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Bernard-Henri Lévy

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Marat, David and Jean-Claude Milner

Posted: 10/23/2012 8:19 am

Can it be that, in 2012, in Paris, an important book by a very important author is passing under the radar of public opinion?

Judging by the press's reaction to Jean-Claude Milner's latest text, Malaise dans la peinture (A Malaise in Painting), published by Editions Ophrys last June, that seems to be the case -- not one article, not one review in all the major papers without exception, a perfect, deafening silence I leave it to others to explain but that I wish to break here.

The "malaise" in question is the one Milner thinks has opposed "painting" and "paintings" for the past few decades. For a long time, he explains, painting and paintings were in step with one another, synonyms in harmony, painting refracted in paintings, and paintings affirming painting.

Whether expressed in Artistotle's categories (painting being a genus, of which paintings were the species), or in Platonic language (the idea and its reflection, its more or less inadequate shadow) this harmony was established, if not pre-established and, including the Balzacian parable of the unknown masterpiece, broached no exceptions.

Except, the age of modernity arrived, and with it a heretofore unknown disconnect which presents this new and strange figure: the painter devoted to painting, not this painting or that, but the absolute painting or the painting of all paintings, or even the last painting -- the painter who in other words so reveres his own painting that, like those fanatics willing to sacrifice all so their idol might live and triumph, he banishes the very idea of the "great painting" or the painting that "merits being viewed," even the painting, period, from his universe.

The affair, told in detail by the former Maoist who, true to the command of a Bratslav Grand Rabbi, seems once and for all to have refrained from growing old, took shape upon the stage of this first French Revolution, from 1789 to 1793, which provided its actors with the priceless gift of a History which, for the first time, was conjugated in the present tense.

It falls under the index of a proper noun, a name presently held in little regard, that of the Convention member Jacques-Louis David who, in two works or, to be more exact, one (The Death of Marat), and a study for a work (the sketch of Marie-Antoinette on her way to the scaffold) captured the bond of fire that ties this burgeoning question of politics to that of execution.

And everything plays out, really, around the incredible instant when David, sensing the incipient failure of this bet on the part of his contemporaries that depended upon an ultimate execution (either that of Marat at the hand of Charlotte Corday, or that of Citizen Capet by the Convention) to establish an order where the very idea of putting someone to death would finally become impossible (speaking beings continuing to be and to speak without the necessity of killing one another), and, moreover, sensing his own dream crumble, the dream he had singularly nourished and that held, as a point of doctrine, that perception is, today, politics -- everything plays out around this instant when David sees the "golden nail" from which his two works hang fall. And, consequently, the tie that held together his paintings and painting severed and, thus, modernity established.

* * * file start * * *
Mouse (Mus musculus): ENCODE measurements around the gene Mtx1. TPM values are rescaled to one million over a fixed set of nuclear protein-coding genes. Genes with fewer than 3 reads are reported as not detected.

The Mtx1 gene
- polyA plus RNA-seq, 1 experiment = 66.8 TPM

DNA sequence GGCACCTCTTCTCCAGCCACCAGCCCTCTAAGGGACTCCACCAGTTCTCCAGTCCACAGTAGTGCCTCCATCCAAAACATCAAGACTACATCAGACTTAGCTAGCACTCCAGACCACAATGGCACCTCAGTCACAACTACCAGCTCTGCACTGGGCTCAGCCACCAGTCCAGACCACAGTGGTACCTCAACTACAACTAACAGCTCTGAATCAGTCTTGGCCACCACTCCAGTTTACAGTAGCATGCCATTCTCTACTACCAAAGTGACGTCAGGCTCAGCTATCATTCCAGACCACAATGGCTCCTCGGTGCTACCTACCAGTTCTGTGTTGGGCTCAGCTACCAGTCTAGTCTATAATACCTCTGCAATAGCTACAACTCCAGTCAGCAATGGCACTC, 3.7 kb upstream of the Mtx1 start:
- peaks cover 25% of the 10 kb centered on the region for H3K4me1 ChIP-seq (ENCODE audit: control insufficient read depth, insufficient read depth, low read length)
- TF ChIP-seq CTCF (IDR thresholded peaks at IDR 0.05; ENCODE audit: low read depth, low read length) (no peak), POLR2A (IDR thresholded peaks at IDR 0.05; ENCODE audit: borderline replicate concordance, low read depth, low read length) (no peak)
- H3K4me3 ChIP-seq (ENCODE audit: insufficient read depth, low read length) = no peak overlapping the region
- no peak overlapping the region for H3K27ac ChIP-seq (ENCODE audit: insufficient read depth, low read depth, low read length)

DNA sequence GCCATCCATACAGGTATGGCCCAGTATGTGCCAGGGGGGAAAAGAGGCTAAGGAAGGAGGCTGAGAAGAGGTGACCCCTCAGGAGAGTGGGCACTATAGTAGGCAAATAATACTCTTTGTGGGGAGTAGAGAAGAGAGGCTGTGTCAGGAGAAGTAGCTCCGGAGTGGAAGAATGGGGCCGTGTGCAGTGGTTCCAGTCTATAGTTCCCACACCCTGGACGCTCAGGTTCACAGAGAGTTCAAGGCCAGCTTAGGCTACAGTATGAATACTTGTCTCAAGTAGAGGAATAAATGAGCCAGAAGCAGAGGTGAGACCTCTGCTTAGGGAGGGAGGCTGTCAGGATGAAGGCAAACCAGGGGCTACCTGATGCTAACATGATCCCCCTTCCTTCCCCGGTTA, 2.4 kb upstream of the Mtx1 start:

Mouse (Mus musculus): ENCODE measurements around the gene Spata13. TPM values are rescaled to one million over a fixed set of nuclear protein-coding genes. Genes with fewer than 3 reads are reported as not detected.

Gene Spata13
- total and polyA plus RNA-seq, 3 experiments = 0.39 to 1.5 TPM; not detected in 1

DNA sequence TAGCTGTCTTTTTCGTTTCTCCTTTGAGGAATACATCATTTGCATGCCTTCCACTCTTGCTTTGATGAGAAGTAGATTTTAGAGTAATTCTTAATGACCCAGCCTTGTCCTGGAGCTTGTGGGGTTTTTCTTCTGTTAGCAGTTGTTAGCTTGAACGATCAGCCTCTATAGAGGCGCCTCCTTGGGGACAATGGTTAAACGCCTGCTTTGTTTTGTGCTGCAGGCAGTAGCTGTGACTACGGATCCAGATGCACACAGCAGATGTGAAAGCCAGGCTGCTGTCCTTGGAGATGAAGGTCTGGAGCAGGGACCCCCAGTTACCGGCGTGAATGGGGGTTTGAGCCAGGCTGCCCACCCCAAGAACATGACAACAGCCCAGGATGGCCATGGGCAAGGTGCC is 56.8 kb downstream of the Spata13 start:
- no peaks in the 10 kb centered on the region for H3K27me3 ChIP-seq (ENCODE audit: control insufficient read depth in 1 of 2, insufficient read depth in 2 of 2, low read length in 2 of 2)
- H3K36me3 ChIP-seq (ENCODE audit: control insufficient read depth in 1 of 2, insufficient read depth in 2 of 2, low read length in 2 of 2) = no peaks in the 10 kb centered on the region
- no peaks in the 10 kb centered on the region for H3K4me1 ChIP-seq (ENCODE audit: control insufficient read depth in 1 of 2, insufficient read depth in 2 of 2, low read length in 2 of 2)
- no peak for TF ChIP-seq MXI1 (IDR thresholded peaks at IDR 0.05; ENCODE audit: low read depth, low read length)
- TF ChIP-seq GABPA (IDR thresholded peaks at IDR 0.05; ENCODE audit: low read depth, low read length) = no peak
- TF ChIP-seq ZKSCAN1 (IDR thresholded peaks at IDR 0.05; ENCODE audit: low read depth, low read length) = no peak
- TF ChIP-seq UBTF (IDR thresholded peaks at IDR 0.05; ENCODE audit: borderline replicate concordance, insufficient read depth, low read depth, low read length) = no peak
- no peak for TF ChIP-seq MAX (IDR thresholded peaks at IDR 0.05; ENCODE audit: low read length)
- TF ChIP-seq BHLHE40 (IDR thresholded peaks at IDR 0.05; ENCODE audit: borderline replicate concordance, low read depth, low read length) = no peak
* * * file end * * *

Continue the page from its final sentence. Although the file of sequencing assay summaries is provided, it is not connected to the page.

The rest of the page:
I haven't room here to enter into the details of the demonstration.

I can only recommend, for example, the sparkling pages where one sees, all the way to David's attempt, the portrait we look at as opposed to the painting of History that, if it seeks to be viewed, never once looks back at us.

Or those pages where the author concentrates on the closed eyes of Marat in his bathtub, on the elusive eyes of the condemned widow Capet, in profile, in her cart, and the fact that, for the first time perhaps, politics perceives men.

Or those pages where the passage on La pensée sauvage springs forth, expressing the Levi-Straussian incomprehension of non-figurative art; or Foucault's lines describing the tableau, Las Meninas, without saying anything about its actual painting, or the case of a Merleau-Ponty, who can't say enough about the painting but, contrary to Foucault, isn't really concerned with the plurality of paintings that seem to be its scintillating by-product. All of this reinforces his demonstration and lends this enigmatic rigor that is the mark of Milner's prose.

What I can say, though, is that this brief and compact book casts new and oh how precious light upon this "question of contemporary art" that, for the past century, has incessantly fed universal chatter.

What is a great painting ? An image, or an idea? An object, or a process? Is the task of the painter to interpret, to transform, or to experience the world? Do they paint to show, or to tell? And in order to perceive what they paint, must one use the eye or the mind? What is it, incidentally, to see? Is it really a question of vision? Of how one looks? Where does this feeling come from, that one has, faced with some works, that the gaze is absent? And this promise that paintings no longer keep, this demand for a look they don't always satisfy any more, where does it go? Films? Photography? The «statements» of one ? The :performances" of the other ? Or this evanescent art that, like the burned book of the previously mentioned kabbalist of Bratslav, need not exist in order to be? The merit of Jean-Claude Milner's work is to give these questions the era blindly and often confusedly asks their substance. And, if only to say that, I wanted to offer this brief taste of his work.

 
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